22. THE METHODIST CHURCH
As has been described at the Town Sign, in 1908 this Primitive Methodist Church was dedicated to the memory of Rev. Henry Buckenham and its foundation stone was laid by his wife who went back to her missionary work in Africa. Worship had started near here in a barn.
The first chapel was built on the north side of the yard in 1825 and enlarged in 1861. It was followed by this church built on the site of twelve cottages.
The Old Manse in the corner of the yard was converted in the 1980s for use as a halfway house to help long term patients leaving psychiatric hospitals. All the buildings in the yard have now been converted to private housing as has the church.
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The next plaque on the Old Rectory is a few yards further on the right.
Some of the other religious buildings that are or have been in the town:
● St Peters Church.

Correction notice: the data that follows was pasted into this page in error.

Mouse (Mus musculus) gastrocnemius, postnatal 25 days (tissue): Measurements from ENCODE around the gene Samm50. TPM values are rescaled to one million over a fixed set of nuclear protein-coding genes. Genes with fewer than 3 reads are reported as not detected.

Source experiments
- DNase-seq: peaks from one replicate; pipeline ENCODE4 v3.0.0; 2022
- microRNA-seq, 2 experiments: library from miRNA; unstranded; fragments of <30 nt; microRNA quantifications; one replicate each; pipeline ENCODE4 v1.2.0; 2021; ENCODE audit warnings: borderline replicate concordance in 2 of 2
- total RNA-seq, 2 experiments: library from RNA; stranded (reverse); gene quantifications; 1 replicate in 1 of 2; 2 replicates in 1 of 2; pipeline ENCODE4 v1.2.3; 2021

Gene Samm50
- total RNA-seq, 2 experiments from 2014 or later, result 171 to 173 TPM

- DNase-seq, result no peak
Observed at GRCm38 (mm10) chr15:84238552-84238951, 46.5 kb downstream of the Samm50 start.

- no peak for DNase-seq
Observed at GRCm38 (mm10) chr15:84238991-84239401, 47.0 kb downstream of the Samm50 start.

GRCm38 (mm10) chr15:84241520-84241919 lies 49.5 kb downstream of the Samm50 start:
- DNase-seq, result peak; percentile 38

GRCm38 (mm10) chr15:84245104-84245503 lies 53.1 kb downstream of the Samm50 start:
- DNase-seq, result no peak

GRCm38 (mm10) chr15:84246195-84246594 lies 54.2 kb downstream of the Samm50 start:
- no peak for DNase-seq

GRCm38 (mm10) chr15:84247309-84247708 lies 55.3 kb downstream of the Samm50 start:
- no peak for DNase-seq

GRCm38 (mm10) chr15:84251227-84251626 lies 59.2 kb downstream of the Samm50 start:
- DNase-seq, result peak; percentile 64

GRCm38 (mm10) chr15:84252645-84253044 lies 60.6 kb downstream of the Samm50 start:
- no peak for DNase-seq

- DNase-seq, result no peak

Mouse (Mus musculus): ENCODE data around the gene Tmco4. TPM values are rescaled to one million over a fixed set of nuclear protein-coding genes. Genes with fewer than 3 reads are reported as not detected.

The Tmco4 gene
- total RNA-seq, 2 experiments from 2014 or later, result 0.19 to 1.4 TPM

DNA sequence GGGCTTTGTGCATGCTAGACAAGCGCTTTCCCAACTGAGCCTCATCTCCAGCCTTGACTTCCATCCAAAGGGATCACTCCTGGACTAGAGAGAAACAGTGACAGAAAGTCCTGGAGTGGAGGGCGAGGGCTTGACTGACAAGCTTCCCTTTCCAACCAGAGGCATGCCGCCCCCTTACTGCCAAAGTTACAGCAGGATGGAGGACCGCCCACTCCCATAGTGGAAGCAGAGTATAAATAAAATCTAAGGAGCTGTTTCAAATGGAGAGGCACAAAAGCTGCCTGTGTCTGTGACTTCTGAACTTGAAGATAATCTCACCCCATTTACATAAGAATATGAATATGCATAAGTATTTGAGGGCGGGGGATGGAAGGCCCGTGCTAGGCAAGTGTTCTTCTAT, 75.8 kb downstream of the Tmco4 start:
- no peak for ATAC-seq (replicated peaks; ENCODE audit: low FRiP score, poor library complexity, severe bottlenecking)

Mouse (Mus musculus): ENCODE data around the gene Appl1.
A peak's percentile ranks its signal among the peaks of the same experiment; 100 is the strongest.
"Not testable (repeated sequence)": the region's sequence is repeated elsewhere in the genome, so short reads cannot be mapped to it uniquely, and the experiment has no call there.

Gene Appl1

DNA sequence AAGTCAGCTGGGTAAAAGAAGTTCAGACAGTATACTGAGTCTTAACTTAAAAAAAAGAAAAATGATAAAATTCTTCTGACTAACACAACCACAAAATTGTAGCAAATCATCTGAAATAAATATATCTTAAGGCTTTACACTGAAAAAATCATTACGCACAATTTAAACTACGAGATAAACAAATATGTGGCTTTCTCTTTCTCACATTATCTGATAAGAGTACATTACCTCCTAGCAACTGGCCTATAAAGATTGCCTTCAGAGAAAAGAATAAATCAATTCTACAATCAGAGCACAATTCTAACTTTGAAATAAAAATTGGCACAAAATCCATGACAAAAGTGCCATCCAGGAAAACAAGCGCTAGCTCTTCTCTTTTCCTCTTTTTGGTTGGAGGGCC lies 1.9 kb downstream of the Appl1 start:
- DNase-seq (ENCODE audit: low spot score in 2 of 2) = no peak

● 1689 Quaker Meeting Room was opened.
● 1779 -1819 The Congregational Dissenters had a chapel in White Horse Street (now the Conservative Club). This moved to Cattle Market Street 1819-1895 (now The General Townshend Club).
● 1801 The Baptists converted a barn in Swann Street opening a chapel in 1825 which was later enlarged. Later a new chapel was built alongside. The latter has been rebuilt and the original redeveloped, both as housing.
● 1889 The Congregational Church was built in Ratcliffe Road. It closed in 1960 and is now an Antiques Centre.
● There was a corrugated iron Mission Room in Mission Lane as well as a chapel, almost opposite it, for the Theological College in the old Poor House.
● Wesleyans started worshipping in Star Barn and then built their chapel in Oak Street, later sold to the Salvation Army. They merged with the Primitive Methodists in 1932.
● The Salvation Army started in Fakenham in 1884 (see later).
● 1909 The Roman Catholic Church of St Anthony of Padua was opened in Wells Road. Previously the congregation had met in a house at Hempton.
● At various times there were also Plymouth Brethren and Muggletonians.